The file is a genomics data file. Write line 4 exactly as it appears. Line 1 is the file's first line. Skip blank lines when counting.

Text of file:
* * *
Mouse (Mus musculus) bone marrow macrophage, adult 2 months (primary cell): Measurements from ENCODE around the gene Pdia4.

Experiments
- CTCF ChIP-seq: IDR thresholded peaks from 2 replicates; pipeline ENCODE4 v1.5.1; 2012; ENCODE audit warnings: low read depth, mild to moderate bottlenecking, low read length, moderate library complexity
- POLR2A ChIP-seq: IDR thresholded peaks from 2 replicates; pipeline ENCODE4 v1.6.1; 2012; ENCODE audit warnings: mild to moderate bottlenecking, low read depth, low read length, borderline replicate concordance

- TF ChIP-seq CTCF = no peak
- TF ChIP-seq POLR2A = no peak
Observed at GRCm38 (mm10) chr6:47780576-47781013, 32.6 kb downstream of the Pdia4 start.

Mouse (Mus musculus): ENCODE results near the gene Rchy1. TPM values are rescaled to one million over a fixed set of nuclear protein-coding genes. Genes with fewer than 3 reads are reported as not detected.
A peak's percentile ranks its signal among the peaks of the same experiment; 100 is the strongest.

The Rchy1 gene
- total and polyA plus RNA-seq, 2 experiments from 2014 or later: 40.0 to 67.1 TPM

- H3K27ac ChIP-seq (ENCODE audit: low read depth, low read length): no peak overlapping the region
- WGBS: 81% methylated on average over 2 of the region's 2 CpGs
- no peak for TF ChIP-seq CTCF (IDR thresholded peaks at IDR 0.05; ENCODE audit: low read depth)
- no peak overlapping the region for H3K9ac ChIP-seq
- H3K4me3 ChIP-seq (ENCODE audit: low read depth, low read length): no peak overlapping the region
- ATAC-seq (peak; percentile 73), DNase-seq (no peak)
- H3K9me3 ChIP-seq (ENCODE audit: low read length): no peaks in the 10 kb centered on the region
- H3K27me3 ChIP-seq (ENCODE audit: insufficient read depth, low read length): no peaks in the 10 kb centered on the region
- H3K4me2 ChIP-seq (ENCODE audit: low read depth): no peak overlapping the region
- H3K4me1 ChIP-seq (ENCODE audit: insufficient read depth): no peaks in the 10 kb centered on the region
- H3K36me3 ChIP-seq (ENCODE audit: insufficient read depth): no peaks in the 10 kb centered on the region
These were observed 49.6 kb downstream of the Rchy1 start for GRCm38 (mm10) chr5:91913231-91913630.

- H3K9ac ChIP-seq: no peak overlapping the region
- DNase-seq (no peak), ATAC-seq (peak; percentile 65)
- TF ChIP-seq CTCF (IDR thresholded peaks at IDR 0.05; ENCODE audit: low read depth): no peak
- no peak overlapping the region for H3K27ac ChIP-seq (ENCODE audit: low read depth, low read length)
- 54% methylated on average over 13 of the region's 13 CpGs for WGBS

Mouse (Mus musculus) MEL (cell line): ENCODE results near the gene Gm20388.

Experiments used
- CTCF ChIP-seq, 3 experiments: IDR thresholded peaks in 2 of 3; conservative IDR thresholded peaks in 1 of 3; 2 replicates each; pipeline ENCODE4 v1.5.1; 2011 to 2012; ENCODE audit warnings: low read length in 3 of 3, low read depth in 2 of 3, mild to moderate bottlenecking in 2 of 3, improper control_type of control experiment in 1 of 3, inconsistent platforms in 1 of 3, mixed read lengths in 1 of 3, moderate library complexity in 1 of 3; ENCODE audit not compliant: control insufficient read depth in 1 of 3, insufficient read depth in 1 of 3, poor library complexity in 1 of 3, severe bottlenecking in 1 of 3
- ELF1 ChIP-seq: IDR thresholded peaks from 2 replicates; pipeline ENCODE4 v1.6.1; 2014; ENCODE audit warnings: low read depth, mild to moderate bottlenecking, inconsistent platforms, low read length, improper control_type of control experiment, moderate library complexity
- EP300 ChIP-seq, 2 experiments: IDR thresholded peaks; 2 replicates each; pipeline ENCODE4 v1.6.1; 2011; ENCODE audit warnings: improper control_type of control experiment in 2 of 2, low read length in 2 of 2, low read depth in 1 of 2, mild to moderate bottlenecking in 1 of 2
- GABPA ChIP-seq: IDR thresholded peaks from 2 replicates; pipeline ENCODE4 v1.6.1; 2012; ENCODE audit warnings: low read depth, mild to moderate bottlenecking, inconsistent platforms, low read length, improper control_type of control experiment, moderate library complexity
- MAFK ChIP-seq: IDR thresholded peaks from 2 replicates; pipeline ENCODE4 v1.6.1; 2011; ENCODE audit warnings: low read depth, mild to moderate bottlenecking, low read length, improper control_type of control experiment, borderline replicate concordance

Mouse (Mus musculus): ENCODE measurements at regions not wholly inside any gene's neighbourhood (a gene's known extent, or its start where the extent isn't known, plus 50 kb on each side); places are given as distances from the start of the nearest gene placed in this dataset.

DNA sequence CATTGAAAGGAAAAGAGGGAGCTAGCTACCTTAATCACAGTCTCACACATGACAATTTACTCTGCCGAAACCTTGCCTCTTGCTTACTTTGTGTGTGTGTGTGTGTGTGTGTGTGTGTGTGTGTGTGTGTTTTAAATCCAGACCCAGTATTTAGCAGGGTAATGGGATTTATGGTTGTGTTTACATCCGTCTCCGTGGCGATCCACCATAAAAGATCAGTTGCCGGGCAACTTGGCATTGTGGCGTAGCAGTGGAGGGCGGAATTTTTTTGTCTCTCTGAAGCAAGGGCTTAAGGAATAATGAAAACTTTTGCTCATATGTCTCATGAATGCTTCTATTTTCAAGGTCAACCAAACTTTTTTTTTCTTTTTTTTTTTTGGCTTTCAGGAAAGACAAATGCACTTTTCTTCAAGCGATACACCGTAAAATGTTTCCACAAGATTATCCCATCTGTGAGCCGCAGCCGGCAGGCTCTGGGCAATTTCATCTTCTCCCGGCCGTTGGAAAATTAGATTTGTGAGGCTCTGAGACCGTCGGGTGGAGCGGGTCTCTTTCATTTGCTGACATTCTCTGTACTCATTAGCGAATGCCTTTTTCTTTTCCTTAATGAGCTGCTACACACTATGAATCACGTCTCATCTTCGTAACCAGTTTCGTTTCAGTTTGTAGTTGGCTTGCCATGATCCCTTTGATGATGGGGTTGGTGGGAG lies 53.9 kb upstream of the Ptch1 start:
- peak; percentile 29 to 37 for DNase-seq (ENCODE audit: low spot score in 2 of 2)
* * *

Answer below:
- POLR2A ChIP-seq: IDR thresholded peaks from 2 replicates; pipeline ENCODE4 v1.6.1; 2012; ENCODE audit warnings: mild to moderate bottlenecking, low read depth, low read length, borderline replicate concordance